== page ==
10. ^ Bancroft, History of Oregon: Vol. 2, pp. 417-418.
  11. ^ See: Republican League Register, a Record of the Republican Party in the State of Oregon. Portland, OR: Register Publishing Co., 1896; pg. 24.
  12. ^ a b Bancroft, History of Oregon: Vol. 2, pg. 418.
  13. ^ Bancroft, History of Oregon: Vol. 2, pp. 419-420.
  14. ^ Bancroft, History of Oregon: Vol. 2, pg. 420.
  15. ^ The name was a pejorative assigned to dissidents by the pro-slavery majority faction of the Democratic Party. See: Republican League Register, pg. 25.
  16. ^ Bancroft, History of Oregon: Vol. 2, pg. 421. Only one of these was elected on a straight Republican ticket, however, that being John R. McBride of Yamhill County. See: Republican League Register, pg. 23.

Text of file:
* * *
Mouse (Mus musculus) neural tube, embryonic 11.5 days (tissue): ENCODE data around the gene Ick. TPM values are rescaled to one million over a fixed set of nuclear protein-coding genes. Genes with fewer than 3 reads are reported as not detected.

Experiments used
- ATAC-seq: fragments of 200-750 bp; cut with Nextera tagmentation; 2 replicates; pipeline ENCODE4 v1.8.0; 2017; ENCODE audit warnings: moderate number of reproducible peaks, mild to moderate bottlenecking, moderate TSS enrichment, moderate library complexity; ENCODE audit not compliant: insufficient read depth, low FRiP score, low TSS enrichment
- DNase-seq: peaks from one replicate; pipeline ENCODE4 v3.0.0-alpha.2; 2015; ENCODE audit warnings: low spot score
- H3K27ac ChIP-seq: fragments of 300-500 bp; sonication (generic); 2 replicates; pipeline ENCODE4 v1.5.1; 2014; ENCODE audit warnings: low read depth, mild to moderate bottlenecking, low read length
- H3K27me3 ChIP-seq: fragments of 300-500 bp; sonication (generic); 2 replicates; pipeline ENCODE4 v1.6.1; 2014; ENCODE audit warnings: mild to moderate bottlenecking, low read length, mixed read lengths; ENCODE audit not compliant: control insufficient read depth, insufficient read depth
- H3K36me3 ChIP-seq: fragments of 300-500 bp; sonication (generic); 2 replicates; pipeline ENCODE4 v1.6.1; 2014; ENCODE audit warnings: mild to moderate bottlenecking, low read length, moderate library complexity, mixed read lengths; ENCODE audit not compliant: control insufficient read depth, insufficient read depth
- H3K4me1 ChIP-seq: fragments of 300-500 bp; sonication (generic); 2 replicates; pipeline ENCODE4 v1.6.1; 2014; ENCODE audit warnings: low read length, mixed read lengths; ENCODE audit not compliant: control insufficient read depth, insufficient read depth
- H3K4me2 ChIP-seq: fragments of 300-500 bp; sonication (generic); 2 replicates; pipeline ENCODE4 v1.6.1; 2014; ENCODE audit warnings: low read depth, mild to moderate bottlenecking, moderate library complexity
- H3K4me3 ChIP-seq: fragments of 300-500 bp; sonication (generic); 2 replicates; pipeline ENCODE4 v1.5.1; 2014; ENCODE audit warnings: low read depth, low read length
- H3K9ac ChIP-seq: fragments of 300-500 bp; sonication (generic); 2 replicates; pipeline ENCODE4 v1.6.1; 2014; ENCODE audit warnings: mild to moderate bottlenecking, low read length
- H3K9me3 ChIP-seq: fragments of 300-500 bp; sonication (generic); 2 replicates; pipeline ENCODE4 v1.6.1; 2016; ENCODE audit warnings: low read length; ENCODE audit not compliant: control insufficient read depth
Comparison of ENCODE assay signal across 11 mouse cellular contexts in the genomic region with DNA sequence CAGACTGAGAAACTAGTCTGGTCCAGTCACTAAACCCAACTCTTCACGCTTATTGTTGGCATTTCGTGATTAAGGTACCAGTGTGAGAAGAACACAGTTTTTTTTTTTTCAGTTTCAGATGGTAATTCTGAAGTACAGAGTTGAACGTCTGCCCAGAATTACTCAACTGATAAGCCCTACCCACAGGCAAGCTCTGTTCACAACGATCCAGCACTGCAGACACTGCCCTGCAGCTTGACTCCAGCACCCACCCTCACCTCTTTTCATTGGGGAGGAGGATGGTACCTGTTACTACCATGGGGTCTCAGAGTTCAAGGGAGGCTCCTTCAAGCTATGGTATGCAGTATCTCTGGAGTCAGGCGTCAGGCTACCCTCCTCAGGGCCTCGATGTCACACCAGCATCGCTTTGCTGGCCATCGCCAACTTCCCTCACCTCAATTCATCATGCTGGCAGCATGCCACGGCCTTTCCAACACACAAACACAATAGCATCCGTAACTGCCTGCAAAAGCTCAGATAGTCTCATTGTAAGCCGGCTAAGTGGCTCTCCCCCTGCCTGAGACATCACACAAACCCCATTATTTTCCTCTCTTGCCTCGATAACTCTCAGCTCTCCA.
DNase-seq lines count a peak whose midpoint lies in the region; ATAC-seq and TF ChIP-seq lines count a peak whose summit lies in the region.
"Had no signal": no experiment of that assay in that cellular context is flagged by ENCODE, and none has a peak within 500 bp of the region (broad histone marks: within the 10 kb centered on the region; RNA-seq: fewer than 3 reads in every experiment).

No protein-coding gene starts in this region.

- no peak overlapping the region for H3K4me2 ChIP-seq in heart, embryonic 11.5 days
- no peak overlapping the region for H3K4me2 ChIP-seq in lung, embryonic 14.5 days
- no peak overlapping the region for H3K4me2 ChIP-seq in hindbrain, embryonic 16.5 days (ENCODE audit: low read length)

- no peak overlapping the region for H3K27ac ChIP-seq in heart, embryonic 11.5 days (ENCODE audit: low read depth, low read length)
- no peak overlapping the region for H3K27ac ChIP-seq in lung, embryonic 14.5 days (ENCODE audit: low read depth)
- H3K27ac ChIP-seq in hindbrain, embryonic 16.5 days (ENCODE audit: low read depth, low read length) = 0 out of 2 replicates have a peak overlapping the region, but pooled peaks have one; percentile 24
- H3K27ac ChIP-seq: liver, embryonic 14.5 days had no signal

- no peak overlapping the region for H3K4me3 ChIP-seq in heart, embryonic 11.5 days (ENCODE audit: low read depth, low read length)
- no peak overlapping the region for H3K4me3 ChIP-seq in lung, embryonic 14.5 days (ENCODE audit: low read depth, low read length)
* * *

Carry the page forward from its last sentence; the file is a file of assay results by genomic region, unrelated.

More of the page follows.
17. ^ Bancroft, History of Oregon: Vol. 2, pg. 424.
  18. ^ Bancroft, History of Oregon: Vol. 2, pp. 424-425.
  19. ^ Republican League Register, pg. 25.
  20. ^ Oregon's Black Exclusion Law was only repealed by voters in 1926. See: Greg Nokes, "Black Exclusion Laws in Oregon," Oregon Encyclopedia, Oregon Historical Society.
  21. ^ a b c Republican League Register, pg. 27.
  22. ^ a b c Republican League Register, pg. 28.
  23. ^ Republican League Register, pp. 27-28.
  24. ^ "U.S. Senate: Senator Killed in Battle". www.senate.gov.
  25. ^ Republican League Register, pg. 54.
  26. ^ Doug Brown, "Multnomah County Republicans Formally Allow Militia Groups to Run Security," Portland Mercury June 30, 2017 at https://www.portlandmercury.com/blogtown/2017/06/30/19130461/multnomah-county-republicans-formally-allow-militia-groups-to-run-security